England will go into this month's limited overs matches against the West Indies in good heart after securing victory in the Test series with a nine-wicket win at Lord's.
In a low-scoring game - the first competed Test England have played in which no team has passed 200 since November 1990 - England bowled out the West Indies in their second innings for 177 and then knocked off the 107 needed for victory for the loss of just one wicket.
Although Ben Stokes was man of the match for his score of 60 and bowling analysis of 6-22 in the West Indies' first innings, it was James Anderson who dominated proceedings in the second innings. Having become the first Englishman to take 500 Test wickets when he bowled opener Kraigg Brathwaite on the second evening, he went on to take his best return in Tests with 7-42, beating his 7-43 against New Zealand at Trent Bridge in 2008.
Shai Hope produced a dogged 62 in a bid to keep the West Indies in the hunt, but he was dismissed by an unplayable Anderson delivery as England, despite a string of dropped catches, took a decisive grip on the game.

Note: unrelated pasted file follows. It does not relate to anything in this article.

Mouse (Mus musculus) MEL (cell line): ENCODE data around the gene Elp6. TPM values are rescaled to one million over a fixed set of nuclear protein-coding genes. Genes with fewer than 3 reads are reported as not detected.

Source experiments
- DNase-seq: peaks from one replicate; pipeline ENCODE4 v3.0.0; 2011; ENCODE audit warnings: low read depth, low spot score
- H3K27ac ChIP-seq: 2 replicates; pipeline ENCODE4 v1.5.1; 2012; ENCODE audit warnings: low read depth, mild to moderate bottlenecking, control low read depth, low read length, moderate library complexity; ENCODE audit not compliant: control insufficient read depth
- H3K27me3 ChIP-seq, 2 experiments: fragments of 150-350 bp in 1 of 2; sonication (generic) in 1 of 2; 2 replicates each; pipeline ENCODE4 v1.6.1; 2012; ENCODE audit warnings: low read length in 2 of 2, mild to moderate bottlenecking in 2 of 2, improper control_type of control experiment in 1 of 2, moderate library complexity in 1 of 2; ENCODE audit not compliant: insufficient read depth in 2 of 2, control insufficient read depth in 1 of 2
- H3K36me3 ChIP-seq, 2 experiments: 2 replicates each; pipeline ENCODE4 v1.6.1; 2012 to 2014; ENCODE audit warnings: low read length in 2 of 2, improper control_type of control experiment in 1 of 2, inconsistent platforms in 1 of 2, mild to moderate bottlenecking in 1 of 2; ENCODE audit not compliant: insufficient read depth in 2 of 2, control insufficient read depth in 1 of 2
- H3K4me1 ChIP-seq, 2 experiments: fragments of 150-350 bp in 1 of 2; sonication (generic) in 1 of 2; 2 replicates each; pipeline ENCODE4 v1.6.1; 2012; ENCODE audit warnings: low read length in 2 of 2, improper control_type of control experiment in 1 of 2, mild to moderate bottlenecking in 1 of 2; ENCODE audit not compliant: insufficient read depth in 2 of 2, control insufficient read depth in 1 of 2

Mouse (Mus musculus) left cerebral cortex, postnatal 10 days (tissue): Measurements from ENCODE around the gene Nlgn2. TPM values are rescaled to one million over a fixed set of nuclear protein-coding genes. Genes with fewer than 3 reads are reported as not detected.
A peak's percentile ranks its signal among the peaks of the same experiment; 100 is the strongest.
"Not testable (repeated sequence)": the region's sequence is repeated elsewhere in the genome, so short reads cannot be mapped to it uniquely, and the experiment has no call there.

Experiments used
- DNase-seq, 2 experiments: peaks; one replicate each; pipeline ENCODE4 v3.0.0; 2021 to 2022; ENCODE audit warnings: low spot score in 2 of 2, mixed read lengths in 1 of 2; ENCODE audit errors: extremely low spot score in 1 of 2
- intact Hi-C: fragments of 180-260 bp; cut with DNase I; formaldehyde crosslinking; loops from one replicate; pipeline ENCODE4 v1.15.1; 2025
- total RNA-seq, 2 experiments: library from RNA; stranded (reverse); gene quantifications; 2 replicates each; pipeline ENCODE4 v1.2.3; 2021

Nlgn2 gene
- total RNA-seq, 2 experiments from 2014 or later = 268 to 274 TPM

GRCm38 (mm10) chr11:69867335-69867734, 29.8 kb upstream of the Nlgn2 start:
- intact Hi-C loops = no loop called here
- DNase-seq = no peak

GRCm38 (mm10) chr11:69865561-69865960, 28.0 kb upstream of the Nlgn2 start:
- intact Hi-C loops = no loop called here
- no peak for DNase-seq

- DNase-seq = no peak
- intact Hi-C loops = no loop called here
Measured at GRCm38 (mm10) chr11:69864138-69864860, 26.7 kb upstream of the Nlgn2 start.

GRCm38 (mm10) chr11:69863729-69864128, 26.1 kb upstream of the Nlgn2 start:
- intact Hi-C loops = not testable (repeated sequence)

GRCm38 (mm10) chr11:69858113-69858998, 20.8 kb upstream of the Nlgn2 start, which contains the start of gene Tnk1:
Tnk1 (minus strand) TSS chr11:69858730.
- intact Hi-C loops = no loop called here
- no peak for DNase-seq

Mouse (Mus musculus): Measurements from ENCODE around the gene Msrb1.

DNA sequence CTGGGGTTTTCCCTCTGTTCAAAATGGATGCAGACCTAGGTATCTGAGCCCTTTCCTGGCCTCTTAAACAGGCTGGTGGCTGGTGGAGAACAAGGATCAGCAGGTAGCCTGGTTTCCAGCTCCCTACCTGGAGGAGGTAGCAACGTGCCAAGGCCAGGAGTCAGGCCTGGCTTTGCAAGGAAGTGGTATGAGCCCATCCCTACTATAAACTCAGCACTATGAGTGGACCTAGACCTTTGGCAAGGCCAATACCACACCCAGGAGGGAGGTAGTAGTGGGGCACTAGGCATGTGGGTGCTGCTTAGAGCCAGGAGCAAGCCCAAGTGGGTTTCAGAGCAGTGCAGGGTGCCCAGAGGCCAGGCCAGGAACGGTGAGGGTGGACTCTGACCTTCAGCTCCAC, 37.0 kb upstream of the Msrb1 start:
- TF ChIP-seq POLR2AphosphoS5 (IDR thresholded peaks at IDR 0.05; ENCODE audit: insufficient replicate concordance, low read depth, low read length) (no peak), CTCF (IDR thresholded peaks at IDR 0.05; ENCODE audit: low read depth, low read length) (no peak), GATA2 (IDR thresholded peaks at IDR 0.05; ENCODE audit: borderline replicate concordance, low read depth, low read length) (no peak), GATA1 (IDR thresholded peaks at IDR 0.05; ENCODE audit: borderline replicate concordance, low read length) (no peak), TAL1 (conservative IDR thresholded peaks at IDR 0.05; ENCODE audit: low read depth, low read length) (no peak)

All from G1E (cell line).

Anderson's bowling feat capped a summer in which he took 39 wickets at 14.1, with identical averages against both South Africa and the West Indies. His reward has been a return to the top of the ICC's Test bowling rankings, overtaking India's Ravi Jadeja. Only Jim Laker has taken more Test wickets for England in a summer. At 35, Anderson remains a supreme athlete at the peak of his powers.
With Alastair Cook falling cheaply, it was left to Mark Stoneman and Tom Westley to produce impressive and positive innings of 40 not out and 44 not out respectively to see England home and boost their chances of making the Ashes tour. Dawid Malan will also hope he can remain in the squad at the end of a summer when the selectors have been seeking to resolve a trio of problem batting positions.
While the summer's final Test has been played, fans booking corporate hospitality for the upcoming one-day international at the Kia Oval may see which players can produce the performances to ensure they are in the limited overs squad heading down under.
The match will be one of five in the series, before which there will be a Twenty20 encounter at Chester-le-Street.
While one veteran has gone on making history and young players have sought to cement a place in the side, the match ended with one great figure of English cricket bowing out.
Commentating on BBC Radio for Test Match Special for the final time, Henry Blofeld followed his valedictory performance behind the microphone by completing a post-match lap of honour in a pink and green outfit every bit as colourful as his memorable commentaries.
The moment when he handed over the microphone for the last time was marked by a standing ovation from both his fellow commentators and the crowd. Moments later, there was a flash of lightning in the distance, suggesting his departure was also being acknowledged in higher places.